16. Juan said on April 26, 2019 at 1:00 pm

    Windows 10, really today is a scam and a business to force to renew equipment that serves for the end that is virtual windows desktop supported in azure and cloud-
    It can not be that Linux is running with 1.8 GB in live mode, there are distros with everything without installation and functional in persistent mode, without overwhelming performance and alternative.
    The future of windows as we knew it ceased to exist.
    I think it will greatly increase a windows type 7 isolated interner so you can use your personal program eg games or programs etc., and having a separate linux with internet and gradually replace those programs,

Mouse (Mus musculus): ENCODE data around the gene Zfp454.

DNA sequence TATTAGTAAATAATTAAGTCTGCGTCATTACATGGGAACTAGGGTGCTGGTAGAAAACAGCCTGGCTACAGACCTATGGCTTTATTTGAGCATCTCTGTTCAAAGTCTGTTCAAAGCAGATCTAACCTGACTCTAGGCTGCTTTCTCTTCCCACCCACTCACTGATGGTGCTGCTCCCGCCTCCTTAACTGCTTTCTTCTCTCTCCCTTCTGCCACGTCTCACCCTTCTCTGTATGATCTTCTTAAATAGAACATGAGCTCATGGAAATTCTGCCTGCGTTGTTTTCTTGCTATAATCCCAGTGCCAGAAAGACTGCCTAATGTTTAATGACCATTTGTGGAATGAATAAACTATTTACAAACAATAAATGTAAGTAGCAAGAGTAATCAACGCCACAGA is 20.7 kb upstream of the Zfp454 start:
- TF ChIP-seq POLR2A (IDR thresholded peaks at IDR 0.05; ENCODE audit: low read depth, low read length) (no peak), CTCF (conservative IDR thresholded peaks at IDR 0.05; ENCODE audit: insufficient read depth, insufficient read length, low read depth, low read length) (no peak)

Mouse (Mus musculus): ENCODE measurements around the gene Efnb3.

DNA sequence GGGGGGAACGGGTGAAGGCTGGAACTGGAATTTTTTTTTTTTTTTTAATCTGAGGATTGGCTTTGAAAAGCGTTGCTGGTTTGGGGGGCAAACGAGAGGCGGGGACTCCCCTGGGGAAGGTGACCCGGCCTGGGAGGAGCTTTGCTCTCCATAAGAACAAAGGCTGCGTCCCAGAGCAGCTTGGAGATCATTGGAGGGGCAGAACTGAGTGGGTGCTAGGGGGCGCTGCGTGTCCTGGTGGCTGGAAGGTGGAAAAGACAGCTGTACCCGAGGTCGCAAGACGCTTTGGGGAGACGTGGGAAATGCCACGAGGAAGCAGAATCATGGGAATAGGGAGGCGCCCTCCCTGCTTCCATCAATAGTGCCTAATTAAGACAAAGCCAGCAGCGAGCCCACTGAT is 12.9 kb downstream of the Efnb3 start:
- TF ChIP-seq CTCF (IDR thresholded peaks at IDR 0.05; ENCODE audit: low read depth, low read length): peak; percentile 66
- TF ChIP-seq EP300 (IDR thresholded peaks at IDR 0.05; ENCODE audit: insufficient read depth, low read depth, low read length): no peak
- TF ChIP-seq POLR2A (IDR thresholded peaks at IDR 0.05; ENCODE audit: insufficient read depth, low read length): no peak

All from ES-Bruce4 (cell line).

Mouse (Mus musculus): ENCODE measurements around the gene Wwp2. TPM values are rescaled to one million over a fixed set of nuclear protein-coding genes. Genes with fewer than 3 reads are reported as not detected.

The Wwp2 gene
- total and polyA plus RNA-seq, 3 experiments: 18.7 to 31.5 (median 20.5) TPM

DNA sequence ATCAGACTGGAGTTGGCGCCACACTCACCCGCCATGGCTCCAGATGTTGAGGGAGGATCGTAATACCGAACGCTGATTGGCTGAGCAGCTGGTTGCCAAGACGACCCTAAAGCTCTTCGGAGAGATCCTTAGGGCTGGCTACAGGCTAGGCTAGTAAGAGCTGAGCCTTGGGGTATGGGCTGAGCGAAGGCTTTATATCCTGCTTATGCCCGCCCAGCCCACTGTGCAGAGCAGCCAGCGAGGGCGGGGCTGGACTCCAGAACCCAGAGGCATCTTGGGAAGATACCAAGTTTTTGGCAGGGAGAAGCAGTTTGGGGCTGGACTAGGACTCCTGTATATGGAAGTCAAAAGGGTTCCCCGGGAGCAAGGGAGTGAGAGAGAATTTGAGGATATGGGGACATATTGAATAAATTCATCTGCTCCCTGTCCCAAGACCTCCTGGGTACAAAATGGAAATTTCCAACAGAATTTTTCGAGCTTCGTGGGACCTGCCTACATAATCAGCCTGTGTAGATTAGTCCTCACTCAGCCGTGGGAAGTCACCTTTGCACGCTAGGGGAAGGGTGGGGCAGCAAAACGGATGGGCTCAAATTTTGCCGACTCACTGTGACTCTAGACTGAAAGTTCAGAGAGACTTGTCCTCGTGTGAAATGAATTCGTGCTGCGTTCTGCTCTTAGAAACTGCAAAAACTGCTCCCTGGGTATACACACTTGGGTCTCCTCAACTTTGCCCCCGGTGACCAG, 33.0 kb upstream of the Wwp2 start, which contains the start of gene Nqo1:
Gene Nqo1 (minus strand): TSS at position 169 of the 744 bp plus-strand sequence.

Windows 10 is heading for natural death!
    Thanks microsoft for linux you have made it popular and my current PC is already going and I will not buy any wintel!

    1. Alidl said on April 27, 2019 at 4:27 pm

      I suggest you to install Windows10 Enterprise LTSC 1809
      it is lightweight, rather stable (in my opinion far more stable than normal windows10 and also far more stable than windows7.

      Microsoft did alot of good on their OS but the metro apps and SAAS business ruined the efficiency of their OS that LTSC versions solved this problem by not having crapwares like MS Store included :)

  17. Yuliya said on April 26, 2019 at 11:06 am

    Windows 7 SP1 Enterprise x64: 2,96 GB (3 182 604 288 bytes)
    Windows 8.1 u3 Enterprise x64: 3,85 GB (4 139 163 648 bytes)
    Windows 10 LTSB 1507: 3,43 GB (3 692 136 448 bytes)
    Windows 10 LTSB 1607: 3,33 GB (3 577 901 056 bytes)
    Windows 10 LTSC 1809: 3,77 GB (4 056 717 312 bytes)
    Windows 10 1809 Consumer: 5,01 GB (5 388 175 360 bytes)

    What do they put in the consumer ISOs? o.O

    1. AnorKnee Merce said on April 26, 2019 at 3:05 pm

      Win XP SP3 Pro 32bit iso file = 650MB

      Win 7 SP1 Pro 32bit iso file = 2.4GB